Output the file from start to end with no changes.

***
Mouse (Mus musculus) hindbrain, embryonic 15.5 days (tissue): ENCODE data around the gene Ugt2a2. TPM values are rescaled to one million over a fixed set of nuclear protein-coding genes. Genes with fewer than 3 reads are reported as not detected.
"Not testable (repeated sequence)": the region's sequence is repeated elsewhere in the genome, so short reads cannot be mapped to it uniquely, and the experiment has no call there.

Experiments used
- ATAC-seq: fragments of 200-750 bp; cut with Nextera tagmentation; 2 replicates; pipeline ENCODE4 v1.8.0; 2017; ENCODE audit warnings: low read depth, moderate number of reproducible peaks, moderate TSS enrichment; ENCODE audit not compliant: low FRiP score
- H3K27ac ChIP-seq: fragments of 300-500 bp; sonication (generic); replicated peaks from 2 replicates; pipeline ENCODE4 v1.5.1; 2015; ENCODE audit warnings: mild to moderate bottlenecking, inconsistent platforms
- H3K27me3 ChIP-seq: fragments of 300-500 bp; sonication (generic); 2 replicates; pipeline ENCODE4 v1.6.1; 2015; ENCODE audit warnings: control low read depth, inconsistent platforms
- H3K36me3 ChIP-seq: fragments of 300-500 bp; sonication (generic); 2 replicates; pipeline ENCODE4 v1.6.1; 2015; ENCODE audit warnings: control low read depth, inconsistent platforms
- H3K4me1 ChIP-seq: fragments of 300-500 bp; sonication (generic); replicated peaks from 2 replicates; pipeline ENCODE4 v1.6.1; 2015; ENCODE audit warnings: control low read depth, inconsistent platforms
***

Mouse (Mus musculus) hindbrain, embryonic 15.5 days (tissue): ENCODE data around the gene Ugt2a2. TPM values are rescaled to one million over a fixed set of nuclear protein-coding genes. Genes with fewer than 3 reads are reported as not detected.
"Not testable (repeated sequence)": the region's sequence is repeated elsewhere in the genome, so short reads cannot be mapped to it uniquely, and the experiment has no call there.

Experiments used
- ATAC-seq: fragments of 200-750 bp; cut with Nextera tagmentation; 2 replicates; pipeline ENCODE4 v1.8.0; 2017; ENCODE audit warnings: low read depth, moderate number of reproducible peaks, moderate TSS enrichment; ENCODE audit not compliant: low FRiP score
- H3K27ac ChIP-seq: fragments of 300-500 bp; sonication (generic); replicated peaks from 2 replicates; pipeline ENCODE4 v1.5.1; 2015; ENCODE audit warnings: mild to moderate bottlenecking, inconsistent platforms
- H3K27me3 ChIP-seq: fragments of 300-500 bp; sonication (generic); 2 replicates; pipeline ENCODE4 v1.6.1; 2015; ENCODE audit warnings: control low read depth, inconsistent platforms
- H3K36me3 ChIP-seq: fragments of 300-500 bp; sonication (generic); 2 replicates; pipeline ENCODE4 v1.6.1; 2015; ENCODE audit warnings: control low read depth, inconsistent platforms
- H3K4me1 ChIP-seq: fragments of 300-500 bp; sonication (generic); replicated peaks from 2 replicates; pipeline ENCODE4 v1.6.1; 2015; ENCODE audit warnings: control low read depth, inconsistent platforms